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“Canna ashoo a queshoon?” I looked round to see a short, stubby woman lurching drunkenly towards me in the dingy, fishermen’s taverna near the river. “If you’rr marr’d, ah’m no’ intrresset.” Against the background of subdued Portuguese murmuring, the broad Glasgwegian accent was unmistakable, its rolling ‘r’s laced with spit.
Having already ordered a glass of red wine from my stool at the bar, I’d spotted her too late. Turning my back, in the hope she might go away, wasn’t going to work. A hip bumping against my thigh, as she closed in, was proof enough of that.
The scruffy, little drinking hole behind the market in Tavira had become my favourite. Being the only woman, and loud at that, Jan was impossible to avoid among the coterie of hard-drinking males. Staggering from table to table, she was grabbing men’s hands and trying to get them to kiss her. One moment full of bonhomie the next full of aggression, it wasn’t behaviour or language the locals were used to, even if they could get past the tipsy slur. Her alternate wooing and cursing making scant impression, she had moved on to me. Portuguese fishermen prefer to get drunk quietly. The only thing they did understand was that she was plastered.
Just by the quayside market lies a maze of shady cobblestone alleys dotted with cafés and bars. The small Algarve fishing port gets hot early even out of season, and by lunchtime most are busy with people seeking refuge from the searing sun.
Housed in a late 19thC building the market is divided into fish and vegetable sections. Fishing barks sail out of the sea and up the River Gilao to land their catches right next to it. A siren sounds and a bell rings as the wooden boats arrive and depart throughout the day. Built in the days when Portugal still had a sizeable empire there is a sense of former wealth about the elegant structure; an atmosphere of faded glory.
“Ah’m no’ intrressed if you’rr marr’d.” I felt unease at a certain ambiguity in the statement, an absent ‘or not’ left hanging in the air. Jan was sixty-four. I’d watched her indicate it to an old man sitting alone at a table. Licking a stubby digit she’d inscribed the numbers into the grease laminated tabletop over and over until he understood, mouthing “shishty-fuorr”generously at the same time. He had inscribed seven and three in similar manner.
It was late afternoon and most of the drinkers were elderly. A couple of younger men picked at a large crab shell with their fingers.
“Cos if you’rr marr’d, ah’m no’ intrresset.” We’d already been down this way, many times. One of the young men was getting annoyed. She cursed him, “Feck awf!” That they all understood.
“Ah lev in Liverpool noo,” she told me for the umpteenth time, as though reassuring herself she lived anywhere at all, “Ye’ve luvly broon ayes.” she held my hand and tried to focus on them. The barman shot me a sympathetic glance. A photograph of him in army uniform, standing beside a large alsation, hung above the bar. There was no beer belly in those days. “Ma family, they’ve all grewn up noo, they dinna care aboo’ me. Dinna ge’ me wrong, ah love thum, ah’m allus helping thum whe’ they need ut, bu’ they doon care aboot me. None o’ thum.” There was a pained indignance. “Ah was divorced in 1973, ah’m free to do wha’ ah want noo. Ah cud lev heer if ah wann’ed. Din’ get me wrong, ah get lonely some o’ the tame.”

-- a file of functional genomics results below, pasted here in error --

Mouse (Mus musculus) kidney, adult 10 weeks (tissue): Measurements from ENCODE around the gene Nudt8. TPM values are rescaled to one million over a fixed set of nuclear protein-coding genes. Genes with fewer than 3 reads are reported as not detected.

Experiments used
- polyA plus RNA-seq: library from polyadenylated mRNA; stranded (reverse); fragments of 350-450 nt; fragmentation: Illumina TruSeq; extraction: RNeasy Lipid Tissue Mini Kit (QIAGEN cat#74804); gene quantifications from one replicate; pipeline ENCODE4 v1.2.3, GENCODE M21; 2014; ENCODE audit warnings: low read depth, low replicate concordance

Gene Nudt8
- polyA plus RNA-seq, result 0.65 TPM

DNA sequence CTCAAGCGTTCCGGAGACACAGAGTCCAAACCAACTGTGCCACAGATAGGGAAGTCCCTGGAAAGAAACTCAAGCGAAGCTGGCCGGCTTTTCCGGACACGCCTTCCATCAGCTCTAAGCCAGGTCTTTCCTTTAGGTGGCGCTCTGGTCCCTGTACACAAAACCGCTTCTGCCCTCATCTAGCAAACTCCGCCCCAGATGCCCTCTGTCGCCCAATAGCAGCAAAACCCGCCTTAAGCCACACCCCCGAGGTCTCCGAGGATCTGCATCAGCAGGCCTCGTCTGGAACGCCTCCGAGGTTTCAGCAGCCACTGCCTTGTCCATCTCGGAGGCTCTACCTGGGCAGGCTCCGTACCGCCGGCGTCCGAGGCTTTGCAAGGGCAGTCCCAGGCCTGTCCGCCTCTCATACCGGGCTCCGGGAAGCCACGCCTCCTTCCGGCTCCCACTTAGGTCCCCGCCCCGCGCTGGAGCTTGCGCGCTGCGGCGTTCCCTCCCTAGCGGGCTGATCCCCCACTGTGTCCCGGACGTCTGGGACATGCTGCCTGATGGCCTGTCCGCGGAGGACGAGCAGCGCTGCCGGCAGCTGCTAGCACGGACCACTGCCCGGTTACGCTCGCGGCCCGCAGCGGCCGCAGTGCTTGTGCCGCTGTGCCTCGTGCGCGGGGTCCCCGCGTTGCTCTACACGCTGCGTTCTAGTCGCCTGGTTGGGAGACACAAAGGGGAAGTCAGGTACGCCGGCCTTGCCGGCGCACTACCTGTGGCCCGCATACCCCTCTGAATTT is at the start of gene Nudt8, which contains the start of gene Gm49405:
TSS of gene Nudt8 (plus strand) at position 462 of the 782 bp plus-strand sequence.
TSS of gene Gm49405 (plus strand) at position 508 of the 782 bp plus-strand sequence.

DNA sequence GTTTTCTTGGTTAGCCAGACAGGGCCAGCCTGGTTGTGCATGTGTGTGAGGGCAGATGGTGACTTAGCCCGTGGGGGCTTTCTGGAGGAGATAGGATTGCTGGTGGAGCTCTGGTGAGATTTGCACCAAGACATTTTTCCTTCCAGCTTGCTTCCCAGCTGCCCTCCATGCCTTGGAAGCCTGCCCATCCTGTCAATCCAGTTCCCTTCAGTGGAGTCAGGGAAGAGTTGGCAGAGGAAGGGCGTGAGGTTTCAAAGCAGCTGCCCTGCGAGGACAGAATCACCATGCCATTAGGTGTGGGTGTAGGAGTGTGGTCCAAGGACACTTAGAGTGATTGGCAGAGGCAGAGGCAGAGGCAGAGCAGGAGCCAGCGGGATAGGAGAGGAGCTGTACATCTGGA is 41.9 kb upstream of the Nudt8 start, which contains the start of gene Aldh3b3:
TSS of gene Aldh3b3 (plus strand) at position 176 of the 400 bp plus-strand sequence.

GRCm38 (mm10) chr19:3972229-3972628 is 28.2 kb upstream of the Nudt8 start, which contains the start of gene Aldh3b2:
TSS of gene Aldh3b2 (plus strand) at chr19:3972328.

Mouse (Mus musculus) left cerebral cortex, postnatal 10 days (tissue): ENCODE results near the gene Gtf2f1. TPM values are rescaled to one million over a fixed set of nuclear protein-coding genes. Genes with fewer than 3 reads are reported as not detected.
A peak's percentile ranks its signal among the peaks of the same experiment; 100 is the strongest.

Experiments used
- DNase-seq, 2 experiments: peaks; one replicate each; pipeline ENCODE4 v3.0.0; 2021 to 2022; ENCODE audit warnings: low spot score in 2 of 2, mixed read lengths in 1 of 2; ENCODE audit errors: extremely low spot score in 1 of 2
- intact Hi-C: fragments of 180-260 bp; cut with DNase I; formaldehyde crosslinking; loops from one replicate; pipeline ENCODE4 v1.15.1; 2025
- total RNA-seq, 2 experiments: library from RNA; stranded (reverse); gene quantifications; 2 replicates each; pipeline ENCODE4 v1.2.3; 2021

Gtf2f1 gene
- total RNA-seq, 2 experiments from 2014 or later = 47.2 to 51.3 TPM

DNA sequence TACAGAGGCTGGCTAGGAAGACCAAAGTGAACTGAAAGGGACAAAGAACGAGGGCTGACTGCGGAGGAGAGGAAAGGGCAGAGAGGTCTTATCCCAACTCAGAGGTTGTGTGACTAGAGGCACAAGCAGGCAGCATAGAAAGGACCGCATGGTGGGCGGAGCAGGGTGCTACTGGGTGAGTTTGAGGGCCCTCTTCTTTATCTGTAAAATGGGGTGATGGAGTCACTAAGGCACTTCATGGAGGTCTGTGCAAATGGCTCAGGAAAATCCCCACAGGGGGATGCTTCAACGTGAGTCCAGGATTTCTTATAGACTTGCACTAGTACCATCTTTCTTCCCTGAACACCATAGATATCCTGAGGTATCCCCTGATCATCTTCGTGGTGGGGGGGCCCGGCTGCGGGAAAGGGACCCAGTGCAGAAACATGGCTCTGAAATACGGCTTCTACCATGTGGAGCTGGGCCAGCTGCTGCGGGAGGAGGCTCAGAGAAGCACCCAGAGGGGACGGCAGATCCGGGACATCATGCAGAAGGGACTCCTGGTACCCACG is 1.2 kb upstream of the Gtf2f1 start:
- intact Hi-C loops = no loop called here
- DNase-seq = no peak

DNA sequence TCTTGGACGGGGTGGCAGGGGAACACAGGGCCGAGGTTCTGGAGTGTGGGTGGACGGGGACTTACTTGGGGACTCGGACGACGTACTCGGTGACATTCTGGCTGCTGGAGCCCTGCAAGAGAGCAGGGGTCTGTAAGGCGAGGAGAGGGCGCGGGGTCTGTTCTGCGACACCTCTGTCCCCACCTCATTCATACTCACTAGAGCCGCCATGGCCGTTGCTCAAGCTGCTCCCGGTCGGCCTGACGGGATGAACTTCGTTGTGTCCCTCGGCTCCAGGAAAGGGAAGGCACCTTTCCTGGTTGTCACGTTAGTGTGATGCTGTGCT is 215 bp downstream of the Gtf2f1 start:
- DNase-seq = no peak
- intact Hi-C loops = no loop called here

The moment I left I knew I would fade into a smear of disjointed memory to become a mere jolt of discomfort the morning after. I was hardly out of the door before hearing her accost her next victim.
Probably the most beautiful coastal town on Portugal’s Algarve, Tavira was first settled in the Bronze Age. Like many historical cities and towns on the Iberian Peninsula it has witnessed a procession of Phoenicians, Romans and Moors pass though its portals. It became an important trading centre after the Moors invaded in the 8th century. Part of the Moorish Empire, until reconquered by Christians in 1242, most of its buildings were destroyed in the earthquake of 1755, which affected much of Portugal’s coastline. Soon rebuilt, its wonderful architecture still shows echoes of its Moorish past in its tiles and arches. The port is renowned for its 37 churches serving a population of just over 26,000.
Inside the cool and shade of the market unfamiliar words resonate harshly against the thick stone walls. Diminishing mountains of fresh, ripe strawberries, cherries, and nectarines urge you to buy before all are gone. From early morning, hordes of townspeople push and shove as they trade friendly banter for favour with the stallholders. They take their food seriously in this part of the world. Beneath parasols outside the market sides of bacalao, from the Lofoten Islands in Norway, weigh down tables along with local pulses, cheeses and bacon from the surrounding countryside. As the shadows shorten, the market stalls empty, and the cafés and bars begin to fill once more.
That Alice desperately needed the job was painfully obvious in the way she fussed over the few diners who came into the tiny restaurant. She had an awkwardness about her that was reflected in both her movements and speech. Telling me she’d only been working in the restaurant a fortnight, she admitted she hadn’t quite got the hang of it.
“You’ve come back,” she had greeted with a distinct Black Country twang as I walked through the door. “Luvverly.” I felt she must’ve mistaken me for someone else, before realising she’d seen me peer through the window in passing a moment or two earlier. “You can sit down anywhere,” she gestured expansively. There were only four tables. A German couple sat at one. “We’ve got some luvverly swordfish today which comes with salad, but she charges extra for bread.” The Germans were leaving. They gave me a knowing smile. “Luvverly,” Alice said, as they tipped her, “Boye-boye.”
“Luvverly,” was her reply when I told her I originally came from Leicester. She must be a stranger to the city.